DISH Chairman: ‘Local Affiliates Are a Tax, We Cannot Be Their Bank’; Are Local Channels on Their Way Out for Streamers?
It’s a precarious time to be a local affiliate of a major network these days. As linear viewers decrease and streaming competition increases, local channels are struggling to find ways to bridge the gap created by lost revenue. Oftentimes, retransmission fees are upped for cable providers and live TV streaming services, putting them in a situation of having to make hard choices about whether they’ll continue to carry affiliates.
But there are other potential pitfalls for affiliates; the live TV streamer fuboTV is the most recent company to drop local affiliates, although not of their own choosing. The streamer negotiated a new deal with CBS to continue to carrying the affiliates, but when the contract was taken to the local channels, many of the largest station owners declined the offer, leading to local CBS channels in 160 markets across the United States being removed from the streamer. The channels were replaced by a national feed of CBS, which has some of the same shows but no local content.
Executives at Sinclair Broadcasting Group, which owns most of the affected CBS affiliates, think the dispute will be resolved sometime in the next few months. But according to DISH co-founder and chairman Charles Ergen, more live TV streamers may end up dropping local broadcast networks in the future. As live sports and prestige series are shifting more and more to streaming, it becomes harder for providers to justify the climbing cost of carrying local channels.
“The fact that the local networks now are going the path of regional sports where the cost gets so high that it’s more — any rational company we’ll make more money by not having the service,” Ergen said. “And the broadcasters themselves are cutting back on the content, and so they’re not producing… the high-value drama shows and stuff are going somewhere else, to [streaming].”
Keeping retransmission fees for local broadcasters at the rate where they now are is unsustainable in Ergen’s view. DISH is losing satellite customers in part because of the cost, exacerbated by the growing retransmission costs.
“They haven’t got the memo yet,” Ergen said. “And every time they lose a customer, they used to come back to them. But those [local] channels, they are not coming back to their local news, they are not coming back to those drama shows because now they’re watching something on HBO or Netflix and they’ve got hooked on some other show, and they’re just not coming back. And the fact of the matter is that any customer that wanted [broadcast channels] from us has left DISH. So now it’s a tax if we put them back up.”
Ergen has a definite point, in that broadcast TV in general is fading as a source of media for consumers. A recent survey found that 76% of U.S. customers still use broadcast channels, but that other sources, such as ad-supported streaming, are gaining fast.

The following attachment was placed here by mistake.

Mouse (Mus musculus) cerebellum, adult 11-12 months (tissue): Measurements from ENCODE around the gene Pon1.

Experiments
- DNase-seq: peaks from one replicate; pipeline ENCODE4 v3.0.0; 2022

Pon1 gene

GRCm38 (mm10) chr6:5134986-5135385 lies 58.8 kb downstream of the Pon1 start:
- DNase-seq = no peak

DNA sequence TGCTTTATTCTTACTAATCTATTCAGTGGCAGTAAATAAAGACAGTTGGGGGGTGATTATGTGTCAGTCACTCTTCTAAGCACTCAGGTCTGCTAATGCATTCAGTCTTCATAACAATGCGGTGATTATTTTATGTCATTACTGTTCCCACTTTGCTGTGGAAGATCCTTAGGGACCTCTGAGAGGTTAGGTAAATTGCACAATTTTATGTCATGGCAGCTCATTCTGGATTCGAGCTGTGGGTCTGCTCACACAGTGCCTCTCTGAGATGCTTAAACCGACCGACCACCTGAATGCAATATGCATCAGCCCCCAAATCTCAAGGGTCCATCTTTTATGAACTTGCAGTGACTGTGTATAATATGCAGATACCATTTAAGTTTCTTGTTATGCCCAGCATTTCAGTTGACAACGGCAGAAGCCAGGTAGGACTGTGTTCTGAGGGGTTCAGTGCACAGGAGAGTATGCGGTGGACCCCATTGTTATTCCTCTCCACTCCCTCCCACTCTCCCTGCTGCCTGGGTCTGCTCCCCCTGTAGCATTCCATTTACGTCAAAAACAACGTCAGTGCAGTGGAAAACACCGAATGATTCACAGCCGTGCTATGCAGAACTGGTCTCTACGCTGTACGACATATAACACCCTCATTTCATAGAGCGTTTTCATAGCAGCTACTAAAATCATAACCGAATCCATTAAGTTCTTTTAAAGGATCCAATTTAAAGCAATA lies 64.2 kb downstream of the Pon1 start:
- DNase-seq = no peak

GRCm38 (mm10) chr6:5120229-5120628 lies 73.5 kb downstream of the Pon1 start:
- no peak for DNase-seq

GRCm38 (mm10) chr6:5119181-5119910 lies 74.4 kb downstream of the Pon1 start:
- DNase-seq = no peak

The DISH chairman sympathized with local affiliates, but made it clear that DISH and its live TV service Sling TV were not interested in simply handing out cash because their business model has changed.
“It’s a shame because the local broadcasters are caught in a vice between the network and the distributors,” Ergen said. “So we have some empathy for their plight, but we cannot be their bank unless we get a return.
And right now, we don’t get a return.”
Indeed, local affiliates are getting the short end of the stick in the arrangement. They cannot negotiate with distributors directly, and instead are forced to either reject or accept carriage deals negotiated by the network they’re affiliated with. That arrangement is what led to the exodus of CBS channels from Fubo, and it may lead to more painful departures in the future.
The networks that have their own affiliated streaming services are likely hoping that’s exactly what will happen. NBC, for example, recently made live streams of local NBC affiliates available on Peacock’s Premium Plus tier in all 210 major U.S. markets.
While it would be difficult to imagine live TV streaming services not having broadcast networks at all, it might be more cost-efficient to opt for national feeds — like fuboTV is doing in markets where it lost the local broadcast. By focusing on the national networks, those feeds can be bundled with cable channels owned by the same companies, ensuring that the networks have distribution, but also that the payouts for each individual local channel doesn’t drive up the cost for consumers.
Sling TV is a live TV streaming service that helps users save money with the option of two distinct plans. The $40/month “Sling Orange” plan offers about 30 channels, including Disney Channel and ESPN. The $40/month “Sling Blue” plan offers about 40 channels, including Fox and NBC local channels.
Sling Blue users in Chicago, Los Angeles, New York City, Philadelphia, and San Francisco pay a $5 surcharge because they have access to their local ABC affiliate.
If you subscribe to both plans, you’ll receive a $25 discount. Sling also offers various “Extra” packs that you can add to your subscription.
Sling is great for the budget-conscious cord cutter who just wants to watch live TV, but doesn’t need the most comprehensive channel selection.